Ted Hanney

From Wikipedia, the free encyclopedia
Jump to: navigation, search
Ted Hanney
Personal information
Full name Edward Terrance Hanney
Date of birth (1889-01-19)19 January 1889
Place of birth Reading, England
Date of death 30 November 1964(1964-11-30) (aged 75)
Senior career*
Years Team Apps (Gls)
?–1913 Reading
1913-1919 Manchester City 68 (10)
Brentford (guest)
1919–1921 Coventry City
Teams managed
1924–1927 VfB Stuttgart
1927–1928 FC Wacker Munich
* Senior club appearances and goals counted for the domestic league only.
† Appearances (Goals).
Olympic medal record
Men's Football
Gold medal – first place 1912 Stockholm Team Competition

Edward Terrance "Ted" Hanney (19 January 1889 – 30 November 1964) was an English football player.

Hanney was part of the gold medal-winning Great Britain team in the 1912 Olympic football competition in Stockholm. Due to an injury he suffered in the quarter-final match (which Britain won 7-0 against Hungary), Hanney he missed the 4-2 victory over Denmark in the final.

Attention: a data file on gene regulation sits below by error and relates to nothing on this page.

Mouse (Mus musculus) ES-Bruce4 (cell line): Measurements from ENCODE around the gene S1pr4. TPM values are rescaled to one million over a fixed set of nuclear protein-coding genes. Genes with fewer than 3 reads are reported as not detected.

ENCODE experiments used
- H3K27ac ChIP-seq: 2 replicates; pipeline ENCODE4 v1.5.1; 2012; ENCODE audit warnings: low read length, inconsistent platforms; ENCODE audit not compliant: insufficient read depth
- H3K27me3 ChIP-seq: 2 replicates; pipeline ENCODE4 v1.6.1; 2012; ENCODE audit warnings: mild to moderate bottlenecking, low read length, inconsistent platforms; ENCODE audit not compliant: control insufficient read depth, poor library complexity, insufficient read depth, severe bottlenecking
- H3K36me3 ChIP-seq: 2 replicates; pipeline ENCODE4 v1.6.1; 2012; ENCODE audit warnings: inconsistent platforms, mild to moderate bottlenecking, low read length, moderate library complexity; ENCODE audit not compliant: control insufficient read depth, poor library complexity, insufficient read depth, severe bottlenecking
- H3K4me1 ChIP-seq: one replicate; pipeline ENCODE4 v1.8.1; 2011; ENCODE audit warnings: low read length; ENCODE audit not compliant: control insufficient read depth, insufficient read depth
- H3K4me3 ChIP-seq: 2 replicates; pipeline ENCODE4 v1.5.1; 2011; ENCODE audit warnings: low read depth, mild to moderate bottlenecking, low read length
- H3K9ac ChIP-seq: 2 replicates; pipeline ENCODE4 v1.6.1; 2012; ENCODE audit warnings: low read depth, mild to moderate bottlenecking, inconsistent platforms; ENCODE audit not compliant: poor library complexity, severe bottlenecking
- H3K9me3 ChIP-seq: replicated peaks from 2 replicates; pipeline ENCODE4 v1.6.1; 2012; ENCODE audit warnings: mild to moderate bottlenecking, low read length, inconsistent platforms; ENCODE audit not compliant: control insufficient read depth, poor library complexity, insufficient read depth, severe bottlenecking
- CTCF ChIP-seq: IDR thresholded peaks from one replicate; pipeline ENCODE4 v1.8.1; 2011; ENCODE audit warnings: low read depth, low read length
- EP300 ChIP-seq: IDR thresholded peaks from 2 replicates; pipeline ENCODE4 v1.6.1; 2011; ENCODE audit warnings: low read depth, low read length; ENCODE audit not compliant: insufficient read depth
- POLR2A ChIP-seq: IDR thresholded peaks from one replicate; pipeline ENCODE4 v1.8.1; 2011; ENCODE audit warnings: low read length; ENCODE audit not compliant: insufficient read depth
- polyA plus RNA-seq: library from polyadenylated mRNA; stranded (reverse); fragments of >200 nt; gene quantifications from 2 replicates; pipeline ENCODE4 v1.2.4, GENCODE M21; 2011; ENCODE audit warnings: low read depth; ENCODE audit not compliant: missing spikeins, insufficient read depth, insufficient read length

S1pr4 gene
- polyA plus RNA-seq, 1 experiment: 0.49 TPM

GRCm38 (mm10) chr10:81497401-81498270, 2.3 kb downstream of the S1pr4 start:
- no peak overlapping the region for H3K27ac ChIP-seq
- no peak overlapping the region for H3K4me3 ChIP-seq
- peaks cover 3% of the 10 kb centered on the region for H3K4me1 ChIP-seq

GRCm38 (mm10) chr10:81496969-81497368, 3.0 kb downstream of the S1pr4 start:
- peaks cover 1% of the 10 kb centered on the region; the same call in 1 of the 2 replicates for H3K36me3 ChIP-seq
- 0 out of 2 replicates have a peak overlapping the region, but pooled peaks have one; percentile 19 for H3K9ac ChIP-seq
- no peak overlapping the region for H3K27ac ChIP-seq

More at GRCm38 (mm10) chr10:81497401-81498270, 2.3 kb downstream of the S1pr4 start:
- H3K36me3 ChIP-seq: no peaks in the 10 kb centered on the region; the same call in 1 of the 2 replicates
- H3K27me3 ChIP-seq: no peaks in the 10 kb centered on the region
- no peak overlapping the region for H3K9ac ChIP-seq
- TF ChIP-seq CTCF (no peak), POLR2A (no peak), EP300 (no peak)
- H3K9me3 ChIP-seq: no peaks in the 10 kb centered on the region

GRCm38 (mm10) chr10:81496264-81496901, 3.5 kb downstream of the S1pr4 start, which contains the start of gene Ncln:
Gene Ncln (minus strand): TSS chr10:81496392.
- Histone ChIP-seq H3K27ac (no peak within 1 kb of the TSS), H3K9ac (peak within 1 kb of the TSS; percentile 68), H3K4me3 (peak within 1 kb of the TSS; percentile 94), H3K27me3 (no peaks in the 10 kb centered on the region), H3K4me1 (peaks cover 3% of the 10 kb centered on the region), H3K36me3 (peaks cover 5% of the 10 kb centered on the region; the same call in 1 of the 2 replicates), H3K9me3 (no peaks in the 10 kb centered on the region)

He commenced his career with Wokingham Town before moving to Reading. In 1913 he turned professional and switched for a fee of £1250 to Manchester City, for whom he scored ten goals in 68 matches. Keenor guested for Brentford in the London Combination during the war.[1] Later he played two seasons for Coventry City. After this he returned to Reading, where he finished his career in the Third Division.

From 1924 later he coached VfB Stuttgart, winning the regional championship of Württemberg-Baden 1927, the first title for the club.[2] 1927/28 he coached FC Wacker München, taking the club to the semi-finals of the German Championship.[3]

After returning to England he became a publican.

Notes and references[edit]

  1. ^ Haynes, Graham; Coumbe, Frank (2006). Timeless Bees: Brentford F.C. Who's Who 1920-2006. Harefield: Yore Publications. p. 67. ISBN 978-0955294914. 
  2. ^ Dinant Abbink: Germany - Championships 1902-1945 → 1927/28, Rec.Sport.Soccer Statistics Foundation, 17 January 2008
  3. ^ Best Exports, Les Rosbifs, 2 August 2010

External links[edit]